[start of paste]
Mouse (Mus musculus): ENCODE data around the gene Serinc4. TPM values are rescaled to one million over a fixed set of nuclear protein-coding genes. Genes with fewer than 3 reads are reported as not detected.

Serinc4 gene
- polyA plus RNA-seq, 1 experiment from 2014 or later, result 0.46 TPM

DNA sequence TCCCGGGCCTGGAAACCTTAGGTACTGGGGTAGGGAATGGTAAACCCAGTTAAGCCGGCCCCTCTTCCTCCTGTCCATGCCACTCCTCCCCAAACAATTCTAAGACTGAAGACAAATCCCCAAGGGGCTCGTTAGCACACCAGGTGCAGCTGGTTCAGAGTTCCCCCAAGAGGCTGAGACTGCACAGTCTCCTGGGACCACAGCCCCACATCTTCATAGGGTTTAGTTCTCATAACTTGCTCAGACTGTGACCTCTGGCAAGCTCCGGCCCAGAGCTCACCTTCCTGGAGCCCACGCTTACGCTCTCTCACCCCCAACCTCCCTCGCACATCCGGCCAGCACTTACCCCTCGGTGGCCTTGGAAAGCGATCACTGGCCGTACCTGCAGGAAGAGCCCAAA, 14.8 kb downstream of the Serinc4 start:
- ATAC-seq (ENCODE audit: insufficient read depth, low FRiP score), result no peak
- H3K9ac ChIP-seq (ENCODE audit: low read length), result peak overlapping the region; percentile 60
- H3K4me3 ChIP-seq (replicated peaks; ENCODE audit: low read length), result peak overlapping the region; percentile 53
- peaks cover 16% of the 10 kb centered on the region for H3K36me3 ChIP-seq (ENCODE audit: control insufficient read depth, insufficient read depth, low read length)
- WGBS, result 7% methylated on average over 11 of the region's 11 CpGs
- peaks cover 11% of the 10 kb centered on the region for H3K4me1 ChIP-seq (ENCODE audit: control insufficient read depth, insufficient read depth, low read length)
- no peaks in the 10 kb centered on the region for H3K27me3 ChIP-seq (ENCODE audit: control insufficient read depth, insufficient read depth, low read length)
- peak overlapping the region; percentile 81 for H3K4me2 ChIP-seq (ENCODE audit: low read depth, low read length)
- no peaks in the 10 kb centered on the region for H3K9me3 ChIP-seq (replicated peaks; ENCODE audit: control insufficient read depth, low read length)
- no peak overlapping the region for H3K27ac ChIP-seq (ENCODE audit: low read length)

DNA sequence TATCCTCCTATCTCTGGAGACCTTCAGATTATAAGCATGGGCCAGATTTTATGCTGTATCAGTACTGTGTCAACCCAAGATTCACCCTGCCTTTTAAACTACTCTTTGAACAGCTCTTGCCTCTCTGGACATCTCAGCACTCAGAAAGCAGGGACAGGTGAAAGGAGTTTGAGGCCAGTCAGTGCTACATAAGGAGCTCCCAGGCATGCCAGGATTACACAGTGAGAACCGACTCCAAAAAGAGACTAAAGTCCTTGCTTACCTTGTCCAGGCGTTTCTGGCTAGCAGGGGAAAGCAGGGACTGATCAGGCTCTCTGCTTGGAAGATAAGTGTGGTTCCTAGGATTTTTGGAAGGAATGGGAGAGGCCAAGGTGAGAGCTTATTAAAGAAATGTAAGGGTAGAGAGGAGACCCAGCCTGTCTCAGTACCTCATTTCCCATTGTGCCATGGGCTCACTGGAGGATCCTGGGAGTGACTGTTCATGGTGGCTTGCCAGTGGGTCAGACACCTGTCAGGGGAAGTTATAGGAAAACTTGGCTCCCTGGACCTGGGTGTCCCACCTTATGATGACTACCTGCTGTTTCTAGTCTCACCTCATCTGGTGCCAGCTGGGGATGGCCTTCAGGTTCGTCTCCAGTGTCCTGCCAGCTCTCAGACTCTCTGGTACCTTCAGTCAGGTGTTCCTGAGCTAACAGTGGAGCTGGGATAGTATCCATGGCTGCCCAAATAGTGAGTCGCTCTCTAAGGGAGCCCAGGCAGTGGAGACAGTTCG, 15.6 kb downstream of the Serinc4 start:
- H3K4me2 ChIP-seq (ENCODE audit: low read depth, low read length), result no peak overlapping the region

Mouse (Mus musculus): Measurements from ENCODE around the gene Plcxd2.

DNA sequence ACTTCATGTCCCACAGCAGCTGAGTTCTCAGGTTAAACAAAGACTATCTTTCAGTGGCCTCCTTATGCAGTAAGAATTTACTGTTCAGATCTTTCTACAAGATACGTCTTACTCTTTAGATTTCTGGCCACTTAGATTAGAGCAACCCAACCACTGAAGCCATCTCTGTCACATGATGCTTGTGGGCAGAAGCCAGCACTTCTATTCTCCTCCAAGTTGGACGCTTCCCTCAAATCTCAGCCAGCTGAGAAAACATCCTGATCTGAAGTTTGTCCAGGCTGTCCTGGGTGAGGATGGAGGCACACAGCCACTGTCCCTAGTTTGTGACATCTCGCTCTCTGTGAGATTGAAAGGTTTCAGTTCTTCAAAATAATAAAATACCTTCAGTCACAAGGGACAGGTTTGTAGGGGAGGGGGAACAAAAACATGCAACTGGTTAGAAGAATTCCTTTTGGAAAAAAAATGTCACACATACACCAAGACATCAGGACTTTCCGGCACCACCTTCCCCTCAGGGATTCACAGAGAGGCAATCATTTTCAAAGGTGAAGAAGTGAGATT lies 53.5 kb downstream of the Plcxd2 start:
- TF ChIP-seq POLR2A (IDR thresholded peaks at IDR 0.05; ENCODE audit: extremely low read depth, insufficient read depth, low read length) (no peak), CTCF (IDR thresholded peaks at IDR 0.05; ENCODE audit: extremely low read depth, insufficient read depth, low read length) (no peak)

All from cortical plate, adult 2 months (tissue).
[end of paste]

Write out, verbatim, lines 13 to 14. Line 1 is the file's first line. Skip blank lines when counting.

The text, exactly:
- no peaks in the 10 kb centered on the region for H3K9me3 ChIP-seq (replicated peaks; ENCODE audit: control insufficient read depth, low read length)
- no peak overlapping the region for H3K27ac ChIP-seq (ENCODE audit: low read length)